It’s also just nice to get thrown back into that freshman year excitement for a bit whenever I visit somewhere new. Getting familiar with the way people act in front of each other, how they speak, what interests them, the dynamics of different groups on campus – everything is so different each time you visit a different university. It’s like you’ve been living lives in parallel, with a few parameters changed, and that’s made all of the difference.

Sometimes, I wonder about how different my life would have been if I’d gone to a different university. There’s just so much you can’t predict about how individuals can drastically influence the direction you take your life, how a single professor can change what you want to do for the rest of your career, how an experience can alter the way you prioritize your values. At this point, it’s no longer something I think about with any sort of regret, but much more so with a sense of intrigue. I don’t think I would have fundamentally changed, to be honest, and I feel like that’s generally the case for most people. Sure, I’d learn different things, make different friends, join different clubs and opportunities, but the driving forces that made me who I am would have still been there, and I think in the end that’s what would’ve been the strongest factor to determining who I ultimately would have become.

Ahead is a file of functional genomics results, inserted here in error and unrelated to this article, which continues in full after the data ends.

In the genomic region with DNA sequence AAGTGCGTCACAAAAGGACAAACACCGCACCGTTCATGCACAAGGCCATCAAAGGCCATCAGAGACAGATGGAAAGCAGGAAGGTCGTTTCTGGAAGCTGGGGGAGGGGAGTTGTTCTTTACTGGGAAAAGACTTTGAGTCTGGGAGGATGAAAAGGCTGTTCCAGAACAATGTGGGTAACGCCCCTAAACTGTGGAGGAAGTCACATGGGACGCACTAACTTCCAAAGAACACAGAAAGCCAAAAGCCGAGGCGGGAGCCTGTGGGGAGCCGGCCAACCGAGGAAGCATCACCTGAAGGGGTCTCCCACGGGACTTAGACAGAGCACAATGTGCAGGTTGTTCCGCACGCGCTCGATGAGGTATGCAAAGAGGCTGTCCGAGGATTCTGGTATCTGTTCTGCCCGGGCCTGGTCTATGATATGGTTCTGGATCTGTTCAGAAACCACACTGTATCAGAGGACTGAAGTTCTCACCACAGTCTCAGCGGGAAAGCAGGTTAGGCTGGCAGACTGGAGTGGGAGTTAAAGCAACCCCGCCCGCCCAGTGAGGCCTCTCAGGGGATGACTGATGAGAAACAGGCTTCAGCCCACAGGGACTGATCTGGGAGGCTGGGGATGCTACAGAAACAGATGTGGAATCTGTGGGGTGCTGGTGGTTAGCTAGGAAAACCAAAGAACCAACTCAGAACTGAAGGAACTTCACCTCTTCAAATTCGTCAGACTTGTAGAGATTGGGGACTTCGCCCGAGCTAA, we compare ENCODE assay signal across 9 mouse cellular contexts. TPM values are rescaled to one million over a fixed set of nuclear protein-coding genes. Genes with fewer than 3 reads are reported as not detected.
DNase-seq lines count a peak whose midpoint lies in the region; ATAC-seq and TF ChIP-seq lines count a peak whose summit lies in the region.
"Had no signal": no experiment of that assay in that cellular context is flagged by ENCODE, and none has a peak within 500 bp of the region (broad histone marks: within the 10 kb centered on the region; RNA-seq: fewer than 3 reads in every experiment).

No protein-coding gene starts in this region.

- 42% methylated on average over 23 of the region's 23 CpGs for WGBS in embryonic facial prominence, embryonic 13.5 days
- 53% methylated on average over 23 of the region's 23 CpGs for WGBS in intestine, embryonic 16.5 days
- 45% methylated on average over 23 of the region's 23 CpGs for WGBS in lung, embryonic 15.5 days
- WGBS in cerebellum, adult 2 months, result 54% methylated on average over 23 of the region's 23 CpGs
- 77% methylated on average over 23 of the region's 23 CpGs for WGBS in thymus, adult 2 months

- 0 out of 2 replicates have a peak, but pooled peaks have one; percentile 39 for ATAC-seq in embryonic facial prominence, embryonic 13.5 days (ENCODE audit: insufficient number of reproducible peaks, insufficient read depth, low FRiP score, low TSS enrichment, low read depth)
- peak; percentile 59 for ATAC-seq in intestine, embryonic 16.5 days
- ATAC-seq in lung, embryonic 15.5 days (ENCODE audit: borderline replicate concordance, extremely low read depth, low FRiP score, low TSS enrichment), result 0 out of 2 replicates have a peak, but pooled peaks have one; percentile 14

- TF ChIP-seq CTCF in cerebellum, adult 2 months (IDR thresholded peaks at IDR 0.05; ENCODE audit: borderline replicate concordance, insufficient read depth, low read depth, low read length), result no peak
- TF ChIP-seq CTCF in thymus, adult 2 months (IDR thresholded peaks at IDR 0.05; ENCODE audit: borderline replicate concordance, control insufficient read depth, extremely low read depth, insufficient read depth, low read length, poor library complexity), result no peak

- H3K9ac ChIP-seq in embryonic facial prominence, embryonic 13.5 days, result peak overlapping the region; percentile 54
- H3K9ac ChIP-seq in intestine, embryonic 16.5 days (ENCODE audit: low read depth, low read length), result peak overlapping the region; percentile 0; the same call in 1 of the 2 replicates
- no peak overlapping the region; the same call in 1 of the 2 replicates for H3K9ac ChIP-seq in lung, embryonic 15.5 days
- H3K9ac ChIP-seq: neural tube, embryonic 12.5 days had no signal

Of course, it’s impossible to discount the fact that the culture of the place you’re at can also affect you greatly. I’ve heard about professionals feeling stuck at their trading desks or law firms, feeling as though they can’t escape from their company’s culture. While your actions may be in one direction, in these cases your fundamental beliefs are probably still present, and thus even if you’re not in an environment that fits you well, you’ll probably still at least recognize this fact and be able to take the steps needed to move to an environment that’s more fulfilling or better at catering to your specific goals and values.

 

At the end of the day, I’m a student at MIT, and through a lot of self-exploration this past semester and IAP, I’ve determined that while MIT has given me lots of room to explore, I’m still the same person at my core, and there’s something oddly reassuring about that. Even more reassuring than knowing that Harvard Square Korean food is a free 10-minute bus ride away. ;)

  1. My friend and I did this during WECode and launched into a debate about the economics of having a Harvard student hold a sign in the cold for an hour vs. purchasing a sign holder. back to text
  2. Over the summer, there were free museum hours during the Summer Solstice Festival at Harvard. back to text
  3. Fun fact: Harvard offers over 40 languages. back to text